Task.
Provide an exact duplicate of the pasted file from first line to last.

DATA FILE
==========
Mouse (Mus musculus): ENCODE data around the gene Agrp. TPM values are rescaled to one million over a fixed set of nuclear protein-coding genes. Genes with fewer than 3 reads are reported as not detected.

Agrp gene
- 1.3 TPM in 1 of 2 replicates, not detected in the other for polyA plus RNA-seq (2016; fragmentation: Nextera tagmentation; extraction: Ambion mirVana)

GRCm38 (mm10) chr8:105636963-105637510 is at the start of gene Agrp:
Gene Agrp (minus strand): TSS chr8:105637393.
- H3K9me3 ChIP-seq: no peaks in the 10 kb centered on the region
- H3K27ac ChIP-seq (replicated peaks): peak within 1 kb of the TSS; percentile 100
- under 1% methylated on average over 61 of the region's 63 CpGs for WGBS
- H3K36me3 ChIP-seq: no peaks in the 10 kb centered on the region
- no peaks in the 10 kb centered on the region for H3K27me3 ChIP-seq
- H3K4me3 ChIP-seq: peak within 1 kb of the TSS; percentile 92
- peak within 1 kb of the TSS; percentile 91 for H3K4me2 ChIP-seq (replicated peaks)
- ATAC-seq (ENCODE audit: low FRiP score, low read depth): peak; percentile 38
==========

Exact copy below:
Mouse (Mus musculus): ENCODE data around the gene Agrp. TPM values are rescaled to one million over a fixed set of nuclear protein-coding genes. Genes with fewer than 3 reads are reported as not detected.

Agrp gene
- 1.3 TPM in 1 of 2 replicates, not detected in the other for polyA plus RNA-seq (2016; fragmentation: Nextera tagmentation; extraction: Ambion mirVana)

GRCm38 (mm10) chr8:105636963-105637510 is at the start of gene Agrp:
Gene Agrp (minus strand): TSS chr8:105637393.
- H3K9me3 ChIP-seq: no peaks in the 10 kb centered on the region
- H3K27ac ChIP-seq (replicated peaks): peak within 1 kb of the TSS; percentile 100
- under 1% methylated on average over 61 of the region's 63 CpGs for WGBS
- H3K36me3 ChIP-seq: no peaks in the 10 kb centered on the region
- no peaks in the 10 kb centered on the region for H3K27me3 ChIP-seq
- H3K4me3 ChIP-seq: peak within 1 kb of the TSS; percentile 92
- peak within 1 kb of the TSS; percentile 91 for H3K4me2 ChIP-seq (replicated peaks)
- ATAC-seq (ENCODE audit: low FRiP score, low read depth): peak; percentile 38